How common is it for celebrities to get slammed for their weight? So much that it wasn’t surprising when Fox News host Chris Wallace commented (and later apologized) that Kelly Clarkson “could stay off the deep-dish pizza for a little while.” Or when TMZ posted a picture of bikini-clad Selena Gomez on a Mexican beach and wrote “things are getting thick down in Mexico.” Or when Twitter trolls told Pink, dressed up to go to a gala honoring cancer survivors, that she looked fat in her dress.

What was unusual about those nasty critiques? That the stars fought back. Immediately.

Thanks to the age of social media, celebs have that option — such as Pink shutting down her critics on Twitter, or Selena Gomez taking to Instagram to do the same. While it’s commonly accepted that ignoring the haters will make them go away, experts say there’s more benefit for stars, more than anyone,  to speak up: because it’s already psychologically harmful for everyday people to witness celebrities get fat-shamed, and striking back against the bullies can only help.

[The skinny-shaming of Taylor Swift]

Obviously, experts say, everyone recognizes that eating healthy food is important. But when people see celebrities they admire getting criticized for being “fat” despite actually being healthy, it can have an impact on how they see themselves. Particularly troubling is the potential effect on younger women – they’re not only the ones more likely to look at celebrity headlines and follow Hollywood news, but are also a demographic more prone to develop eating disorders.

“We need celebrities to change the culture,” said Marjorie Nolan Cohn, the national spokesperson of the Academy of Nutrition & Dietetics. “It’s sad but true – this is who we look up to as a society. If they’re not saying anything, [sending] a positive message is going to be a much harder and longer road.”

Another psychological issue: readers and fans seeing people who look like movie stars (men and women) criticized, and feel even worse about their own bodies. Clarkson, speaking on Ellen DeGeneres’s talk show, talked about the dangers of that line of thinking.

“I think what hurts my feelings for people is that I’ll have a meet-and-greet after the show and a girl who’s, like, bigger than me will be in the meet-and-greet and be like, ‘Wow, if they think you’re big, I must be so fat to them,’ ” the singer said.

Luckily, certain stars don’t wait to fire back. Pink posted a long note to Twitter: “I am perfectly fine, perfectly happy and my healthy, voluptuous and crazy strong body is having some much deserved time off,” she wrote, adding “my hubby says ‘it’s just more to love baby.’ ”

The clip of Clarkson went viral as she told DeGeneres she brushes off the critical comments, saying “Sometimes I’m more fit and I get into kickboxing hardcore. And then sometimes I don’t, and I’m like … I’d rather have wine.”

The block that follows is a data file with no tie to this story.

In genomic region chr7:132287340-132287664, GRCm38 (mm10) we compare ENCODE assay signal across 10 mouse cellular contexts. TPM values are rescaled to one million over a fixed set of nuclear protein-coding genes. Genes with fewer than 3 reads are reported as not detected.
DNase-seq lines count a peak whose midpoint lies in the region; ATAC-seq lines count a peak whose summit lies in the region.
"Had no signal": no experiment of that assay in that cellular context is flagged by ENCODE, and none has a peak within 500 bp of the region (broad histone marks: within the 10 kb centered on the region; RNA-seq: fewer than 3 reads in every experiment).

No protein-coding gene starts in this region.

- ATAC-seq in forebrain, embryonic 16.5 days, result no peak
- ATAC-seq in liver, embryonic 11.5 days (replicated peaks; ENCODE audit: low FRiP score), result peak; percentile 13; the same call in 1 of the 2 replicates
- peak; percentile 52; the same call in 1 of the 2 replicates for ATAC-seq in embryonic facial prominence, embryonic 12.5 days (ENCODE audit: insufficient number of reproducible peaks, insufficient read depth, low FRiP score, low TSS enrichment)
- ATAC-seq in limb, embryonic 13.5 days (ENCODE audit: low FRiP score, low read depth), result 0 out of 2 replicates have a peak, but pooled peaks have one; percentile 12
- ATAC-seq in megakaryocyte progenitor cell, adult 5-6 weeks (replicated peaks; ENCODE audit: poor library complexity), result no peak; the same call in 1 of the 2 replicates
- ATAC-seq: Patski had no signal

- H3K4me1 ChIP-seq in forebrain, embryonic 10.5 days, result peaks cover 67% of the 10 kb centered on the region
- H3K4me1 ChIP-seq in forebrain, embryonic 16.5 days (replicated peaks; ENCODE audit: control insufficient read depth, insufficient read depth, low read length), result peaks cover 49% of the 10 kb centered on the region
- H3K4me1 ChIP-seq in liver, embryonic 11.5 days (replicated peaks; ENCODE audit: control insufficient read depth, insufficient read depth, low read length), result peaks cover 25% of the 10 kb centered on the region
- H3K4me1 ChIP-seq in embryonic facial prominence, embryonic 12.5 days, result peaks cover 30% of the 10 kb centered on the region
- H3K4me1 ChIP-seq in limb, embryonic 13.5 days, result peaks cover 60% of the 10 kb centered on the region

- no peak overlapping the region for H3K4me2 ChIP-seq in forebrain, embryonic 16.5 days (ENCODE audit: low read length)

Selena Gomez, meanwhile, posted a bathing suit picture of her own  to Instagram with the caption “I love being happy with me yall” and “#theresmoretolove.”

I love being happy with me yall #theresmoretolove 😂

A post shared by Selena Gomez (@selenagomez) on

Cassey Ho, a YouTube fitness star, took her response to the extreme this week, creating a video where she Photoshopped her body with all the cruel comments people have made about her appearance.

Psychologists agree that celebrities defending themselves against the absurd comments can have an impact on pop culture consumers. Nancy Mramor, a psychologist specializing in the social effects of media, agrees with the many publications that praised Pink’s response — while celebrities don’t have to fight back, if they’re going to, they should use the singer’s methods to say “I’m strong, I’m healthy and I’m happy with me.”

“The reason that women have become obsessed with their bodies is because of celebrities. It started with models and actresses who are physically perfect or airbrushed into being perfect, and people aspire to be like them,” Mramor said.

Now, she said: “We have some powerful role models saying they’re not physically perfect, don’t want to be, don’t aspire to be and don’t judge themselves because they’re not.”

In the end, it can go a long way to battle other messages that routinely stream into the media, such as whenever a starlet’s “diet plan” is revealed. Cohn, the nutritionist, says that her clients often bring her things they find on the Internet about, say, Jennifer Aniston’s daily nutrition and wonder if they should copy it. (The answer is almost always no.)

The most important thing, Cohn said, is for any star to reiterate a message to a broader audience: “This is who I am and I like it this way and it works for me. I’m healthy without being perfect.”